How Drew Goddard And Joss Whedon Wrote Cabin In The Woods In Just Three Days

Back in a 2012 interview done with Den of Geek, Whedon described the writing process between himself and Goddard as something of a monster kid clubhouse. 

“Drew and I got a bungalow in a hotel in Santa Monica. He had the upstairs, I had the downstairs. We already had ten pages and our outline, and we’d already broken it into three acts. Then we’d wake up in the morning, we’d take an act, go through it very specifically, divvy it up, and we both had to do a minimum of 15 pages a day in order to create a screenplay. And we did not talk about anything else. You get in a writers room, and there’s just a huge amount of anecdotes and dirty jokes and off-topic stuff. Drew and I literally didn’t speak about anything except the film, and wrote all day. And I’d run upstairs and say, ‘What about this or that!’ and he’s come downstairs and say, ‘How does this connect with this?’ So it was the fastest and most enjoyable thing. We did it in three days. And obviously there’d been a lot of prep, and a lot of polish after, but basically the bulk of the thing just came from our brains.”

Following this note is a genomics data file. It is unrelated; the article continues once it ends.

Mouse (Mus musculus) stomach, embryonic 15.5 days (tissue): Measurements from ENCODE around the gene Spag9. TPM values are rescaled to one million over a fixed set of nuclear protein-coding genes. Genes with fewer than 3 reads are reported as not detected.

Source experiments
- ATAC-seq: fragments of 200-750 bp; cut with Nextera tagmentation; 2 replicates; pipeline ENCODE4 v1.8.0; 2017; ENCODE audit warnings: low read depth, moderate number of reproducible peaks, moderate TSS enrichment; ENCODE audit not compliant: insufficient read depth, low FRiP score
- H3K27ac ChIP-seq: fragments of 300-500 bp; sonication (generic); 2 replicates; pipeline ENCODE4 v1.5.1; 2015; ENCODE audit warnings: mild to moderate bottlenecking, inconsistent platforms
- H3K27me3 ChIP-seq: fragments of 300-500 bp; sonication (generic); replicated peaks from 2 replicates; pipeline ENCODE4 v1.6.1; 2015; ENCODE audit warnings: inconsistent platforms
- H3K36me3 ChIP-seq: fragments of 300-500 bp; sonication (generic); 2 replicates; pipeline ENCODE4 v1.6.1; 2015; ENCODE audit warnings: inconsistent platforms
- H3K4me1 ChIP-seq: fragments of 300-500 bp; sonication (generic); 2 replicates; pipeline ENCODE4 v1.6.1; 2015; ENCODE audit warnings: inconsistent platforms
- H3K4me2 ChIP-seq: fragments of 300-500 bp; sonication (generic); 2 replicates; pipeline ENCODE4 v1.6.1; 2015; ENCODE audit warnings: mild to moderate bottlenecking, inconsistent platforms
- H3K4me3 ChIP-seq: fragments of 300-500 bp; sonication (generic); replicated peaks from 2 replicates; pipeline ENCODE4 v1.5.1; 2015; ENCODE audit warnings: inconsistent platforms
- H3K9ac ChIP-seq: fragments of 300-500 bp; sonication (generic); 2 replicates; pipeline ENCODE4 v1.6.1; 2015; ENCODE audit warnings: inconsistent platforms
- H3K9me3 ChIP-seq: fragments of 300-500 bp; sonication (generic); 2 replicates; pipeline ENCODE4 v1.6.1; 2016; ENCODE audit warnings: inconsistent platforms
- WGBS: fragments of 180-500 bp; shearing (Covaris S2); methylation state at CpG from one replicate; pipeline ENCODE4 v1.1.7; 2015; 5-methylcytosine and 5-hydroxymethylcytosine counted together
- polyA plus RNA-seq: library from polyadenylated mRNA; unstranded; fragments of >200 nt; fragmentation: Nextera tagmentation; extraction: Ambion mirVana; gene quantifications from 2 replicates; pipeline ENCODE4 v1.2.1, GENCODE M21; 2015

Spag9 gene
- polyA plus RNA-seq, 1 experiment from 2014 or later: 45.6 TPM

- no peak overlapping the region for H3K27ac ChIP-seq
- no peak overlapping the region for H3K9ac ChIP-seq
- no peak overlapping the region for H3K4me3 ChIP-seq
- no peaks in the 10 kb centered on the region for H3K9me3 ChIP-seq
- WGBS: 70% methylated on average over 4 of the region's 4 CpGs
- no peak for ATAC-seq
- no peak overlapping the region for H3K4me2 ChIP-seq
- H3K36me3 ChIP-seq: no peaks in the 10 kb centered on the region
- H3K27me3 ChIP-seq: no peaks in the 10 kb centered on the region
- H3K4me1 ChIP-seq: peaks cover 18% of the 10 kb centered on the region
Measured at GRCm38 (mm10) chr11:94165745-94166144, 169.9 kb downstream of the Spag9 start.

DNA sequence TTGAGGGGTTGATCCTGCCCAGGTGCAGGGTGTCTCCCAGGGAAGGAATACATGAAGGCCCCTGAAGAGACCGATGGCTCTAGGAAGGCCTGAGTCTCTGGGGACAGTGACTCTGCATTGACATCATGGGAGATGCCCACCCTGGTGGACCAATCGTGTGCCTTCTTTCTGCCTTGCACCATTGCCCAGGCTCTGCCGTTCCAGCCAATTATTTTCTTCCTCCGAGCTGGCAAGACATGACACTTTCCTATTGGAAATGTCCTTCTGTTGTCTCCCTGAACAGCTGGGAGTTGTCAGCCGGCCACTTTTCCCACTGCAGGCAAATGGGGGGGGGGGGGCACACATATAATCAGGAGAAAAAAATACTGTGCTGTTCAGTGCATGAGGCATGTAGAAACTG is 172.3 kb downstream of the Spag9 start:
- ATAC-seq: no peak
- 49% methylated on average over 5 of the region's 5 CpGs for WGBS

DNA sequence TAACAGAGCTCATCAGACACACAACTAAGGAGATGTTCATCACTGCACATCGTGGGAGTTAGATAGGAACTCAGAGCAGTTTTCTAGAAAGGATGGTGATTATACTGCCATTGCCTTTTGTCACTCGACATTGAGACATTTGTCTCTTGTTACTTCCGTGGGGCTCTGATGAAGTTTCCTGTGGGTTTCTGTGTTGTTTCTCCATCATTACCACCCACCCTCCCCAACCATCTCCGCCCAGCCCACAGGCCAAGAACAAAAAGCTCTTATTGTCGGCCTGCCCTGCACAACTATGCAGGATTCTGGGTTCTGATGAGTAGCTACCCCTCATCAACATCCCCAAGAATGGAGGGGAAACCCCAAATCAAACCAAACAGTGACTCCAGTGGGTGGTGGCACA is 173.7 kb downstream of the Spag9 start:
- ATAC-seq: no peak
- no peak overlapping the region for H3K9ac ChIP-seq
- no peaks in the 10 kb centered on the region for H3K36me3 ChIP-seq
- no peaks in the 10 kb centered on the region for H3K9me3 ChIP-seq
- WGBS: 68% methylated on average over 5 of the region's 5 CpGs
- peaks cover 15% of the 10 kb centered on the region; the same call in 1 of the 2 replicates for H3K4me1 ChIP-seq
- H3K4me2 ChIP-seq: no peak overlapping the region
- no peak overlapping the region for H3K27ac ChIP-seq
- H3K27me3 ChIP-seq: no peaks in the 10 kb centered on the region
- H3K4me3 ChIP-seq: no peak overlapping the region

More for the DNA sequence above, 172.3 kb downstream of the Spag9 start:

That sounds more like a geeky sleepover than a serious writer retreat, doesn’t it? Perhaps that excitable energy translated into the finished movie? We know Goddard and Whedon are very good at what they do so that surely helped pump out 15 pages a day. But what’s even more important is they knew their horror lore so thoroughly that they were already set up to knock this idea out of the park.

Writing is a job, just like any other creative job, but when the writers are having blast putting a story together, you get a little bit of that sense of energetic fun in the finished product. “Cabin in the Woods” is proof positive of that.

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